Book of the Month
Subliminal: How Your Unconscious Mind Rules Your Behavior
By Leonard Mlodinow
Publisher: Knopf Doubleday
Publication Date: February 12, 2013
Winner of the 2013 PEN/E.O. Wilson
Literary Science Writing Award
Our featured text for this edition of Newslinks is a useful and resourceful item to add to your personal and professional toolkit in the context of managing difference in the workplace – and beyond.
Over the past two decades of neurological research, it has become increasingly clear that the way we experience the world—our perception, behavior, memory, and social judgment—is largely driven by the mind's subliminal processes and not by the conscious ones, as we have long believed. As in the bestselling The Drunkard’s Walk: How Randomness Rules Our Lives, Leonard Mlodinow employs his signature concise, accessible explanations of the most obscure scientific subjects to unravel the complexities of the subliminal mind. In the process he shows the many ways it influences how we misperceive our relationships with family, friends, and business associates; how we misunderstand the reasons for our investment decisions; and how we misremember important events—along the way, changing our view of ourselves and the world around us.
Office of Minority Health
U.S. Department of Health & Human Services
The Office of Minority Health (OMH) was created in 1986 and is one of the most significant outcomes of the 1985 Secretary's Task Force Report on Black and Minority Health. The Office is dedicated to improving the health of racial and ethnic minority populations through the development of health policies and programs that will help eliminate health disparities. OMH was reauthorized by the Patient Protection and Affordable Care Act of 2010 (P.L. 111-148).
Why It Was Established
Poor health outcomes for African Americans, Hispanic Americans, American Indians and Alaska Natives, Asian Americans, Native Hawaiians, and Pacific Islanders are apparent when comparing their health indicators against those of the rest of the U.S. population. These populations experience higher rates of illness and death from health conditions such as heart disease, stroke, specific cancers, diabetes, HIV/AIDS, asthma, hepatitis B, and overweight and obesity. OMH's primary responsibility is to improve health and healthcare outcomes for racial and ethnic minority communities by developing or advancing policies, programs, and practices that address health, social, economic, environmental and other factors which impact health.
What It Does
OMH programs address disease prevention, health promotion, risk reduction, healthier lifestyle choices, use of health care services, and barriers to health care
Health Resources and Services Administration
U.S. Department of Health and Human Services
Cultural Competence Resource for Health Care Providers
The Health Resources and Services Administration (HRSA), an agency of the U.S. Department of Health and Human Services, is the primary Federal agency for improving access to health care services for people who are uninsured, isolated or medically vulnerable.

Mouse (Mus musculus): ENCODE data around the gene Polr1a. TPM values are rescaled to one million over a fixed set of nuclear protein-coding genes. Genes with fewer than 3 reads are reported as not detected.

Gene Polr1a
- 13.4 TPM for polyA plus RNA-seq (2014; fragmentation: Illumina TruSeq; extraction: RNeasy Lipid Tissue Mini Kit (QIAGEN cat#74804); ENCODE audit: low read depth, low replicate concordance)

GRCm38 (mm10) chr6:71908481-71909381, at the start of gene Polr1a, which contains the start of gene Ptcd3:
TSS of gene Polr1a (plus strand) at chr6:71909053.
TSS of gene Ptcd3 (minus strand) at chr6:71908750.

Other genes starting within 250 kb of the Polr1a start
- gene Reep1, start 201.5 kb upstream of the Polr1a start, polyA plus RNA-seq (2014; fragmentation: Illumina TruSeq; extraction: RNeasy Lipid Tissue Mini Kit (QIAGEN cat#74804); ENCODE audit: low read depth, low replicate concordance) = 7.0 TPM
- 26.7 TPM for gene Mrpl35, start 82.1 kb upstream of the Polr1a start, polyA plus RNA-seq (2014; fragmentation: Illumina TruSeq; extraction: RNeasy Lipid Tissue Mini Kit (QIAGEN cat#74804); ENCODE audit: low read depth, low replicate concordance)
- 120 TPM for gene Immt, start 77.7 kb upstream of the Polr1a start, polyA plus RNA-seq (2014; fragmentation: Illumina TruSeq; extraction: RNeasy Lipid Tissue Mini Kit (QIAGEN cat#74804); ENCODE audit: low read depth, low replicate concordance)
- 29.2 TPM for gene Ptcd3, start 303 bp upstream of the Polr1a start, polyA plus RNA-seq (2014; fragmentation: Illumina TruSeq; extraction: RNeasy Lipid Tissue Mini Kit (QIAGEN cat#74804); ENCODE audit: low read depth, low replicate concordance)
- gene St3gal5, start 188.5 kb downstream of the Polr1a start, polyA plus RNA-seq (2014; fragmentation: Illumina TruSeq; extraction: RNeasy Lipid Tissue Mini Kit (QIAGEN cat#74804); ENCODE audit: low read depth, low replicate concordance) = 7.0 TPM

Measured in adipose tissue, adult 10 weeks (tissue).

Culture, Language and Health Literacy
Effective health communication is as important to health care as clinical skill. To improve individual health and build healthy communities, health care providers need to recognize and address the unique culture, language and health literacy of diverse consumers and communities.
El Pueblo's mission is to effect positive social change through community collaboration and partnership, leadership development, advocacy, education, health promotion and cross-cultural understanding. El Pueblo envisions a just and equal community where all Latinos are respected, valued, and engaged across North Carolina.
Hispanic Heritage Month • Sept 15-Oct 15
Celebrating Hispanic Americans, their culture, and contributions to the United States
Hispanic Heritage Month begins on September 15, the anniversary of independence for five Latin American countries—Costa Rica, El Salvador, Guatemala, Honduras, and Nicaragua. In addition, Mexico declared its independence on September 16, and Chile on September 18. The term "Hispanic" or "Latino," as defined by the U.S. Census Bureau, refers to Puerto Rican, South or Central American, or other Spanish culture or ethnic origin regardless of race.
On the 2010 Census form, people of Spanish/Hispanic/Latino origin could identify themselves as Mexican, Mexican American, Chicano, Puerto Rican, Cuban, or "another Hispanic, Latino, or Spanish origin." According to the 2010 Census, 50.5 million people or 16% of the population are of Hispanic or Latino origin. This represents a significant increase from the 2000 Census, which registered the Hispanic population at 35.3 million or 13% of the total U.S. population.